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By Enam Al-Wer, Rudolf de Jong

ISBN-10: 9004172122

ISBN-13: 9789004172128

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Additional info for Arabic Dialectology: in Honour of Clive Holes on the Occasion of His Sixtieth Birthday (Studies in Semitic Languages and Linguistics, V. 53)

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Warga ‘leaf’, warqa ‘piece of paper’; gubba ‘room’, qubba ‘dome’. , fatig ‘rip, tear’, fatiq ‘hernia’. , xaldangūl ‘let’s say’ (Blanc 1964:116). from qǝltu to gǝlǝt 21 function (Blanc 1964:116; Mansour 2006:239), while the present and non-contingency markers in them are JB qad-/qa- and CB qa- (Blanc 1964:115; Abu-Haidar 1991:88; Mansour 2006:239). Apart from MB there are no Muslim dialects in the Mesopotamian dialect area which use the present marker da-; consequently, the feature has to be regarded as an inherited MB qǝltu trait.

This indicates that it is, or has been, a more or less restricted local feature. Since the form and function in JB and CB are identical with MB, the possibility that it in MB is a feature borrowed from JB or CB cannot be definitely excluded. However, as dialect shifts as a rule tend to move in the direction of the prestigious variant, this development is unlikely. Therefore the plausible conclusion is that in MB this is a trait inherited from medieval MB qǝltu. 5. Marking the Definite Direct Object of a Verb with an Anticipatory Pronominal Suffix + a Proclitic lExamples: bāʿa lil-bēt ‘he sold the house’, ma-aḥibba l-hāḏa ‘I don’t like him’ (Feghali 1928:362-363; Blanc 1964:128; Malaika 1963:63; Erwin 1963:332; Abu-Haidar 2006a:230-231).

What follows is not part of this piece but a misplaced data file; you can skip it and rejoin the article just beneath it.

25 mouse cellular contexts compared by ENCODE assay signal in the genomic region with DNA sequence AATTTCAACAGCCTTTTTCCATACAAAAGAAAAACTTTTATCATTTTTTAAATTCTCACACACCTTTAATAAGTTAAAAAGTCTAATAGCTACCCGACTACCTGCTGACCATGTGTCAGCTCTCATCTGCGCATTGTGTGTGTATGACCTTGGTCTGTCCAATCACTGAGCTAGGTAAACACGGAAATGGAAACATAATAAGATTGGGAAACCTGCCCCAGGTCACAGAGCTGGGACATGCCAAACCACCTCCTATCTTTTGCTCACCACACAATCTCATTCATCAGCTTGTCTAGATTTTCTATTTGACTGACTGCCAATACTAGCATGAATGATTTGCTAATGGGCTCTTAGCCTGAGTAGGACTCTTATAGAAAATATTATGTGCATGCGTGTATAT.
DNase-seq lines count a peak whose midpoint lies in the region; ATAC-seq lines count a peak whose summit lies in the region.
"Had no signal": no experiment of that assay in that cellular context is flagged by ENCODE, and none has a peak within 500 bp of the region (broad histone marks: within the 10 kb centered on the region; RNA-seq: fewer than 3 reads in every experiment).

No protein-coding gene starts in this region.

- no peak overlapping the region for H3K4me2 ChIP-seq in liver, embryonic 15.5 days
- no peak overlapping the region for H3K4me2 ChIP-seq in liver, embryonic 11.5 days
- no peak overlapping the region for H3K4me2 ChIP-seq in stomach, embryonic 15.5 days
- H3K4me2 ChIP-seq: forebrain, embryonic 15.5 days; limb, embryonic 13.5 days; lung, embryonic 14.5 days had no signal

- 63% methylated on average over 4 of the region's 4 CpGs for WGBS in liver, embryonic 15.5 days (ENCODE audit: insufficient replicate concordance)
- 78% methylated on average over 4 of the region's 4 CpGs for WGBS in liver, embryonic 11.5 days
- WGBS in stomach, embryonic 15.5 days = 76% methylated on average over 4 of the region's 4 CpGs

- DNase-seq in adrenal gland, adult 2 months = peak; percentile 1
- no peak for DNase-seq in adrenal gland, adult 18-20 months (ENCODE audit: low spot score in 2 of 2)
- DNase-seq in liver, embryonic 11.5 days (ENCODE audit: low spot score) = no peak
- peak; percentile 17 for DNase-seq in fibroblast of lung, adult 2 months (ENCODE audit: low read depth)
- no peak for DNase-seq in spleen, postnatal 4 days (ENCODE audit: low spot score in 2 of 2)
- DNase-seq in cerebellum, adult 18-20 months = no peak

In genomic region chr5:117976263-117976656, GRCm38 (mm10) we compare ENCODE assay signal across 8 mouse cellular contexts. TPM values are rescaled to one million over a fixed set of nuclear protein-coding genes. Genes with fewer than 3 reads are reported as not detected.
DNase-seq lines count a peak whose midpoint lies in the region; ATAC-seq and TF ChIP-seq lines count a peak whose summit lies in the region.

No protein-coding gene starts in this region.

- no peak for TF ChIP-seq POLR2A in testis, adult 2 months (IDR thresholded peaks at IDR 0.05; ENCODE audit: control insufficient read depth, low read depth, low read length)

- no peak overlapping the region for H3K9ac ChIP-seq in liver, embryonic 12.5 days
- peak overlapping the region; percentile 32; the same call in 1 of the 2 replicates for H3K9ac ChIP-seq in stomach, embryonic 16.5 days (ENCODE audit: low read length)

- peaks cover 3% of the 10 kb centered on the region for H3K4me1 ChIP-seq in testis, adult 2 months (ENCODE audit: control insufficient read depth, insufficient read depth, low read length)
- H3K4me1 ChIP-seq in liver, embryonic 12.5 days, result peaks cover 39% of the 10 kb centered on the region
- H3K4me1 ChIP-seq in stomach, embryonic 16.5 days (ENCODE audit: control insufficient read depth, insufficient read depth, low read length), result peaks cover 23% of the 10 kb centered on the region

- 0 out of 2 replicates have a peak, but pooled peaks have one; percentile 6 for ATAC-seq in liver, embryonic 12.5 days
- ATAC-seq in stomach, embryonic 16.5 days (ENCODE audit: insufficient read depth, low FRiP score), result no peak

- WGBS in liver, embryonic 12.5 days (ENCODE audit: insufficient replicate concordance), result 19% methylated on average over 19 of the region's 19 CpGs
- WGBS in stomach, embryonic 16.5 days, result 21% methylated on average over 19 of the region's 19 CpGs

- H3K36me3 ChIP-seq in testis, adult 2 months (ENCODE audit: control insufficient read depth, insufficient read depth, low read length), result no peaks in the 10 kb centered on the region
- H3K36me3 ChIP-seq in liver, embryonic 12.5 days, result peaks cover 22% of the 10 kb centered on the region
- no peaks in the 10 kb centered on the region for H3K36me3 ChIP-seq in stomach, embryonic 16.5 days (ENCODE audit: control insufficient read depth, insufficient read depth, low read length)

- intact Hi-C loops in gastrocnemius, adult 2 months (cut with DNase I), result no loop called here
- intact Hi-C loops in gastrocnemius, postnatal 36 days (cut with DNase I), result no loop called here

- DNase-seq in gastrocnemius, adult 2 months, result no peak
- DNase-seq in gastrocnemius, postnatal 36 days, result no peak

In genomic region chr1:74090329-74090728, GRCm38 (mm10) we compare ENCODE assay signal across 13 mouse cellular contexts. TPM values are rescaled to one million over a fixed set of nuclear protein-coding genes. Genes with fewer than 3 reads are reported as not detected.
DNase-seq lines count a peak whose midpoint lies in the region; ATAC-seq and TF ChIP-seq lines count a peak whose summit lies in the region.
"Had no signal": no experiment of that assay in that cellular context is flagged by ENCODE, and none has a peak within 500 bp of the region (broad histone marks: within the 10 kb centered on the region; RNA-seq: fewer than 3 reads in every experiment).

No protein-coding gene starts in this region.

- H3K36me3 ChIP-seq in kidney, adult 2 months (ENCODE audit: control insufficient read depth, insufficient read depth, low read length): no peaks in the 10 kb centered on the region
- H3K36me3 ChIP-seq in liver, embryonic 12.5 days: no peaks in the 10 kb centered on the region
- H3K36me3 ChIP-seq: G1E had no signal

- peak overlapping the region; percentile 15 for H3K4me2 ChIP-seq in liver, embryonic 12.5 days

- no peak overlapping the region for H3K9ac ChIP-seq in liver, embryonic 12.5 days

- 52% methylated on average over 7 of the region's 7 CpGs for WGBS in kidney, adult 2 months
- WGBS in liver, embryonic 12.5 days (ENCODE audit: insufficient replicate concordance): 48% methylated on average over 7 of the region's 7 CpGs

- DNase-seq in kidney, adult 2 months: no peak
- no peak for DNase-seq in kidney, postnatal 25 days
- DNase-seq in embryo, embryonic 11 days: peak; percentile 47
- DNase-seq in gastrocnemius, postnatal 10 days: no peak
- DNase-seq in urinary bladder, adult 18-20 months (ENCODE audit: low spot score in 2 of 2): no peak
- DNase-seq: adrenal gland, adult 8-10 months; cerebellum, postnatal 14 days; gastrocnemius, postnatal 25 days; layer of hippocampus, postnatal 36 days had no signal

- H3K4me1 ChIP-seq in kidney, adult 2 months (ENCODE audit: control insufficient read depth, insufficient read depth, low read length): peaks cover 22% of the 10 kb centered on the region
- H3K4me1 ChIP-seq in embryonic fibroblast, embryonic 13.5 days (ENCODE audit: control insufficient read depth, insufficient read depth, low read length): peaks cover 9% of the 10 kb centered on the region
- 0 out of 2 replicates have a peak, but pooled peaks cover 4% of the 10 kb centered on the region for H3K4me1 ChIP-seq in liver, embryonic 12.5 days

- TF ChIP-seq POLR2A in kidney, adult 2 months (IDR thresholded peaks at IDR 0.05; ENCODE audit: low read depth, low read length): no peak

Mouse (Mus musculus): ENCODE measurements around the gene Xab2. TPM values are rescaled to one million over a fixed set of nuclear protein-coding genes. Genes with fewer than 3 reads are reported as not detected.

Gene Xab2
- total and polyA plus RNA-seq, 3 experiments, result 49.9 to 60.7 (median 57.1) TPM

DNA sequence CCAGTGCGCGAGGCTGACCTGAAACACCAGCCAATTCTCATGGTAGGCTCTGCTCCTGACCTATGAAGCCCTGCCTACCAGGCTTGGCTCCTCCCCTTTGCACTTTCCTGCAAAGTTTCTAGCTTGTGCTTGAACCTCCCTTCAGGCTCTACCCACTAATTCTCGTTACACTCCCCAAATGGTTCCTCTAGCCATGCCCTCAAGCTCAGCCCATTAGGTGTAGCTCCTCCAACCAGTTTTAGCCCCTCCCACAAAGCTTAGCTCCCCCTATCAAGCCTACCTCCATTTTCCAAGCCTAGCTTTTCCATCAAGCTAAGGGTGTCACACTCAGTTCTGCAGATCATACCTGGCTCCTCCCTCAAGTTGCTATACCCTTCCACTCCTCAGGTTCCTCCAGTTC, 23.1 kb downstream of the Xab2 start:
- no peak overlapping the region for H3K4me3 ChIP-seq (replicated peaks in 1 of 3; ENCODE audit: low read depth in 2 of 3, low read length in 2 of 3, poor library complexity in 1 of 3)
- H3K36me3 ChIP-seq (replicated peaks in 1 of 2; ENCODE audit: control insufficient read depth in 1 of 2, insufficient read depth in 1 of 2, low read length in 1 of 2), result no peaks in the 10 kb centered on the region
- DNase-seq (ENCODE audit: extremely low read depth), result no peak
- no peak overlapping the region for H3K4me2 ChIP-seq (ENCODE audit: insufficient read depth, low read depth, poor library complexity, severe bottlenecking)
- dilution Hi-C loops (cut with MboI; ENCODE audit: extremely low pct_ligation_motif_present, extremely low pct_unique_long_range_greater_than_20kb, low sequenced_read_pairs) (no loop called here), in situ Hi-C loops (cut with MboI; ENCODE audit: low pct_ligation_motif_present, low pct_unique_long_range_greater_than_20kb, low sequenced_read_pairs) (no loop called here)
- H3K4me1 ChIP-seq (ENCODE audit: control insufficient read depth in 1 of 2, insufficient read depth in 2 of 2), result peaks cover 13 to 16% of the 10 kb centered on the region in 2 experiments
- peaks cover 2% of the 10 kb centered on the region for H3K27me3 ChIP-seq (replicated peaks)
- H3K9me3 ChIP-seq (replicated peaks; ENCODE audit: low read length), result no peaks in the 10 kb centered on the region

8 Diagram 1. 9 I assume that the changes to v and z were roughly at the same time, as they 8 Note that there is no need here to cite Classical Arabic ð as justification of an original proto-Arabic *ð. This follows, I believe by inspection, from the reflexes of the forms in present-day Arabic (roughly, stage 4). Of course, it is relevant that Classical Arabic (ð) does not contradict this reconstruction. 9 Or, Arabic acquired speakers who substituted for *ð. It cannot be ruled out that the merger of *ð with d in some dialects of Arabic wasn’t due in part to sub- or adstratal influence from Aramaic.

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Arabic Dialectology: in Honour of Clive Holes on the Occasion of His Sixtieth Birthday (Studies in Semitic Languages and Linguistics, V. 53) by Enam Al-Wer, Rudolf de Jong


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